I went mountain bike riding this morning with a group of guys, good guys, and I got dropped like a hot potato. I could not keep up. Their bikes were dual-suspension, and a couple rode e-bikes while mine was a lowly hard-tail, equipped only with pedal power. It was a humbling experience, but I thought about the parallels between mountain bike riding and investing while driving home.
During the crazy COVID market of 2020, everybody allegedly made money trading meme stocks, Bitcoin, or speculative growth stocks – friends, neighbors, co-workers, relatives, and high-school students. Like my recent mountain bike excursion, I felt the investment world was leaving me in the dust.
Meme stocks were the rage during COVID, and it was a bizarre time as stocks like AMC Entertainment Holdings soared 800%, and GameStop rocketed 3,200%; since they peaked, AMC dropped 73%, and GameStop fell 66%. Other meme stocks, like Virgin Galactic, Bed Bath & Beyond, and FUBO TV, also came back to earth.
Bitcoin was another fan-favorite, soaring mightily during the COVID years before peaking last November. Since peaking, it crashed by 72%. It is now languishing because of the headwinds and difficulties from cryptocurrency companies like FTX and Coinbase.
The ARK Innovation Fund was the poster child for growth stocks during the COVID season. It climbed 152% in 2020, only to fall 23.88% in 2021, and lost 67% last year. The fund owns several stocks that are currently struggling but may pay off big in the future, companies like Tesla, Roku, Teledoc, Draftkings, Roblox, and Robinhood.
So what is the connection between mountain biking and investing? Here is a short list.
- Know your limits. I’m a plodder when I ride, and I go slow, don’t take risks, and know my limits. You may be a gearhead that likes to push the boundaries, go fast, and take significant risks – that’s awesome. You will succeed at mountain bike riding and investing if you know your limits.
- Slow and steady. As I mentioned, I go slow while riding, and I’m in no hurry to finish or set a land speed record. As meme stocks, bitcoin, and Ark Innovation were screaming higher during COVID, no one cared about buying IBM, Pfizer, McDonald’s, Coca-Cola, or, gasp, an S&P 500 index fund; however, they have performed well the past couple of years, rising on average, 24%.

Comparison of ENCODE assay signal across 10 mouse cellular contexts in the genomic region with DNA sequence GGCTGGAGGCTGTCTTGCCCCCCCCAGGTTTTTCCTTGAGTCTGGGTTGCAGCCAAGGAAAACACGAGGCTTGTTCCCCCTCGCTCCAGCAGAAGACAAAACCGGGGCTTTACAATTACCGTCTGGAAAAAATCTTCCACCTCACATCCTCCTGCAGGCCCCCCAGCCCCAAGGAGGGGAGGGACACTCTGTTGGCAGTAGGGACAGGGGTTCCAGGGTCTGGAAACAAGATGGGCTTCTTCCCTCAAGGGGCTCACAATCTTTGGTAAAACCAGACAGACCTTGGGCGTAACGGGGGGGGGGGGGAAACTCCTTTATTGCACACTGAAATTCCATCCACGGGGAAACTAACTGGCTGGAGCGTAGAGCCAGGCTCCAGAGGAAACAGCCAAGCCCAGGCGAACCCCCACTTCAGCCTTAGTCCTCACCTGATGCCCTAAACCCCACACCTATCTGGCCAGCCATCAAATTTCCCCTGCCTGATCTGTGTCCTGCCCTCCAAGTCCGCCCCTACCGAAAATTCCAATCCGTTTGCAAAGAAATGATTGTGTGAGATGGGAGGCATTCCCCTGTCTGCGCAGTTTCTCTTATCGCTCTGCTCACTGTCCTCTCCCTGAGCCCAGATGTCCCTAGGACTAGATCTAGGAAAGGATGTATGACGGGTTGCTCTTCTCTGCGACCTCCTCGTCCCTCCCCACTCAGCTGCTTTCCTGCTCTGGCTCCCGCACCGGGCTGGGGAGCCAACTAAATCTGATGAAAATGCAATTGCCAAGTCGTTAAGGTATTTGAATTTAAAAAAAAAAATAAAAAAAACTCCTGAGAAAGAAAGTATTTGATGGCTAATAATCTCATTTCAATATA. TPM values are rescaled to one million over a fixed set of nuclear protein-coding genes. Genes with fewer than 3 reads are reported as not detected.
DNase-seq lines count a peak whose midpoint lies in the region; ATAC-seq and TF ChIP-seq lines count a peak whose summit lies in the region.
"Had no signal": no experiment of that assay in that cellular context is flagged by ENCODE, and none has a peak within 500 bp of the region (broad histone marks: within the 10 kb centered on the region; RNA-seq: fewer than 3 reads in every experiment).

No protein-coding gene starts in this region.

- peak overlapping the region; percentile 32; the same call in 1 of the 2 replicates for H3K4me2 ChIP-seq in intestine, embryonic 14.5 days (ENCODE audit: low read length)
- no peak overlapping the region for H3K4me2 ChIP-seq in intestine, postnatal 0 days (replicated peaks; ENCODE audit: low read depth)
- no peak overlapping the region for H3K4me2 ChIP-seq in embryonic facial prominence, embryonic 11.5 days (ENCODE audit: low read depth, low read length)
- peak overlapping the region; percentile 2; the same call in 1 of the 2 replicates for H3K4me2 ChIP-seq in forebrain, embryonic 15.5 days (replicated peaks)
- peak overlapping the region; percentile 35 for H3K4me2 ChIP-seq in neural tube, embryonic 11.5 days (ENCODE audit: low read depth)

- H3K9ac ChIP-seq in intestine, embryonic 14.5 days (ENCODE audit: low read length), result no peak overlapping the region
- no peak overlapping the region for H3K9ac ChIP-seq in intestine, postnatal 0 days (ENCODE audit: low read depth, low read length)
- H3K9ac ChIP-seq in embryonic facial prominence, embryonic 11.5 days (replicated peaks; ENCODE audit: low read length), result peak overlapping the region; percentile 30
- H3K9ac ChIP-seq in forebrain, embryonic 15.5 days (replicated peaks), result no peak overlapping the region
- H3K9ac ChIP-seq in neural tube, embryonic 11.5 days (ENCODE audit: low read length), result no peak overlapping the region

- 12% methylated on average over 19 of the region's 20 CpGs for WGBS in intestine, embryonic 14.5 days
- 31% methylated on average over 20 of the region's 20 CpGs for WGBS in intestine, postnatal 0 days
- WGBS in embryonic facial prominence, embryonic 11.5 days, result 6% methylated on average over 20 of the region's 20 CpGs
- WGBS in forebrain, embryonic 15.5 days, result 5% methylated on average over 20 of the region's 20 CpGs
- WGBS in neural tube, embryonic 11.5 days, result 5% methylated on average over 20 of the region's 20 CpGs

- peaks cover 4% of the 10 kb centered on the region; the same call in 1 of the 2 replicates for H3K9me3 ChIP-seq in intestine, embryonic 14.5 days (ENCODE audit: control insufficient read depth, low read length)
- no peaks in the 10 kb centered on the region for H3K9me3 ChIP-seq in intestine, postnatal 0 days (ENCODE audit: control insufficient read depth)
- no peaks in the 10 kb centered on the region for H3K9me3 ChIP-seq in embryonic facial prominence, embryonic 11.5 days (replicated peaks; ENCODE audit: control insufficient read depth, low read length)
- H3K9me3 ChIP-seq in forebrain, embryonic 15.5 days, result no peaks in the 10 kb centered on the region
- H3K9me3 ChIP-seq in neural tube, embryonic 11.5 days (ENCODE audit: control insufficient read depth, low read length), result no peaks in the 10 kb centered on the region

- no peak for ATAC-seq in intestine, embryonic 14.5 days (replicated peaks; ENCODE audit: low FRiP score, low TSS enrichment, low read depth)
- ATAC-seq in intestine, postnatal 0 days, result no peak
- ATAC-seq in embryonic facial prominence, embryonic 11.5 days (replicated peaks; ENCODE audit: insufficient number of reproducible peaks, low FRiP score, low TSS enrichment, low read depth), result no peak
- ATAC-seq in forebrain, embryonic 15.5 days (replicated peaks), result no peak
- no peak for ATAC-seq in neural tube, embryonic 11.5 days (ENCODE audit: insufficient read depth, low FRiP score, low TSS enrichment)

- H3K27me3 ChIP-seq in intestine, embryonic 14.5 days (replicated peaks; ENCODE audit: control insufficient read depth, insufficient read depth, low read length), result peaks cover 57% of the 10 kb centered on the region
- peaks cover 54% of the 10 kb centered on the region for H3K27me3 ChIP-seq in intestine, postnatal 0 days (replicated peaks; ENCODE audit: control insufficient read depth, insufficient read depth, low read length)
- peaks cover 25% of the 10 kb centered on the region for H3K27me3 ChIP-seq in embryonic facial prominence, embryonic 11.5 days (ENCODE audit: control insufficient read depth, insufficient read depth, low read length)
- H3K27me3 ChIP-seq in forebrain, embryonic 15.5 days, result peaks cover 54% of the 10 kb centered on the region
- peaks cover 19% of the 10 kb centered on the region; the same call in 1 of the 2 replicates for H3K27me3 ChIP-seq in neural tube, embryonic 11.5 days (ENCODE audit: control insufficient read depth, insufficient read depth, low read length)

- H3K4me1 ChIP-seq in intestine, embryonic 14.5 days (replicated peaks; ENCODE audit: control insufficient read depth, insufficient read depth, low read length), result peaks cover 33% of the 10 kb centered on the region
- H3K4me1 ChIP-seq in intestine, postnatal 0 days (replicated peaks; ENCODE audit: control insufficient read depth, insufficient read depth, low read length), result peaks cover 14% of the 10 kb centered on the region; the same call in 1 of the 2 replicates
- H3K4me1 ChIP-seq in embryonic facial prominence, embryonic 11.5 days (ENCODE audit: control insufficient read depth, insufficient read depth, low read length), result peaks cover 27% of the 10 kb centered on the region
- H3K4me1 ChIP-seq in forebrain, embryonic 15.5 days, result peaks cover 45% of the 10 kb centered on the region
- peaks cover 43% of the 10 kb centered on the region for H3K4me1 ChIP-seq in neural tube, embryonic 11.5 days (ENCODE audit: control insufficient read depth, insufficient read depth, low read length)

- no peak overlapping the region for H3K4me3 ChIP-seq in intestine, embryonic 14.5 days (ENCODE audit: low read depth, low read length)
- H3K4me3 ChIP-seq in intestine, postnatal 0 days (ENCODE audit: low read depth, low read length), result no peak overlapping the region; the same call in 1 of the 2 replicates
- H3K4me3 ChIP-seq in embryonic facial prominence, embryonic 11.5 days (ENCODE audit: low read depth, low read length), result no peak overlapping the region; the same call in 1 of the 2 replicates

- Cut your losses. While riding this morning, I knew I would not keep up with the pack, so I cut my losses and turned around. I did not want to hold the group back, nor did I want to continue. If your investments are not working, or you’re not comfortable owning them, cut your losses and buy something you want to hold.
- Take Risks. If you want to speculate and take risks, limit your exposure to 3% to 5% of your investment pool. It is okay to take fliers now and then, but don’t commit all your capital because it will cause significant financial damage if it doesn’t work.
- Reevaluate. After I got off the trail, I evaluated my performance. What worked and what didn’t? What could I have done differently to improve my ride? I had several conclusions that will help me next time. If you lost money speculating on meme stocks, bitcoin, or Ark, reevaluate your trades. Why did you buy them in the first place, and what will you do differently next time? You can’t avoid investing mistakes, but you can learn from them.
I love mountain bike riding and investing when I stay within my limits but struggle when I try to push the envelope. If I were younger, my experience today would have bothered me greatly, but now that I’m older (wiser), I dust off my bike and chalk it up to experience.
Once we accept our limits, we can go beyond them. ~ Albert Einstein
January 7, 2023
Bill Parrott, CFP®, is the President and CEO of Parrott Wealth Management in Austin, Texas. Parrott Wealth Management is a fee-only, fiduciary, registered investment advisor firm. Our goal is to remove complexity, confusion, and worry from the investment and financial planning process so our clients can pursue a life of purpose. Our firm does not have an asset or fee minimum, and we work with anybody who needs financial help regardless of age, income, or asset level. PWM’s custodian is TD Ameritrade, and our annual fee starts at .5% of your assets and drops depending on the level of your assets.
Note: Investments are not guaranteed and do involve risk. Your returns may differ from those posted in this blog. PWM is not a tax advisor, nor do we give tax advice. Please consult your tax advisor for items that are specific to your situation. Options involve risk and aren’t suitable for every investor.